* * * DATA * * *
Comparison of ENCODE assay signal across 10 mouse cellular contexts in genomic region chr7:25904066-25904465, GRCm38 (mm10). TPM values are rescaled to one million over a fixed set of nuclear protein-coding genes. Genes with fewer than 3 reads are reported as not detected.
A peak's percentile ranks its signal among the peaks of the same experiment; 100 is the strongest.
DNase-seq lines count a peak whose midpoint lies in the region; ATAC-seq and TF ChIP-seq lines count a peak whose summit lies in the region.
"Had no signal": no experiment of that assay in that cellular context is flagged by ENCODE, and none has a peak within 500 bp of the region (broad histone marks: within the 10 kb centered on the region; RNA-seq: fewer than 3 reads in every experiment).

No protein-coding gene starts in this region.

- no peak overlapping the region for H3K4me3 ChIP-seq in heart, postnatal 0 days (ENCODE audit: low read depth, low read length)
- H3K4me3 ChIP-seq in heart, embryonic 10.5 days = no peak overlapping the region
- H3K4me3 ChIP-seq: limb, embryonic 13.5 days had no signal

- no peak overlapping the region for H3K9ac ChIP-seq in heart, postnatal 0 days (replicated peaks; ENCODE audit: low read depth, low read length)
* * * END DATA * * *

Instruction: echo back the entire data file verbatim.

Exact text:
Comparison of ENCODE assay signal across 10 mouse cellular contexts in genomic region chr7:25904066-25904465, GRCm38 (mm10). TPM values are rescaled to one million over a fixed set of nuclear protein-coding genes. Genes with fewer than 3 reads are reported as not detected.
A peak's percentile ranks its signal among the peaks of the same experiment; 100 is the strongest.
DNase-seq lines count a peak whose midpoint lies in the region; ATAC-seq and TF ChIP-seq lines count a peak whose summit lies in the region.
"Had no signal": no experiment of that assay in that cellular context is flagged by ENCODE, and none has a peak within 500 bp of the region (broad histone marks: within the 10 kb centered on the region; RNA-seq: fewer than 3 reads in every experiment).

No protein-coding gene starts in this region.

- no peak overlapping the region for H3K4me3 ChIP-seq in heart, postnatal 0 days (ENCODE audit: low read depth, low read length)
- H3K4me3 ChIP-seq in heart, embryonic 10.5 days = no peak overlapping the region
- H3K4me3 ChIP-seq: limb, embryonic 13.5 days had no signal

- no peak overlapping the region for H3K9ac ChIP-seq in heart, postnatal 0 days (replicated peaks; ENCODE audit: low read depth, low read length)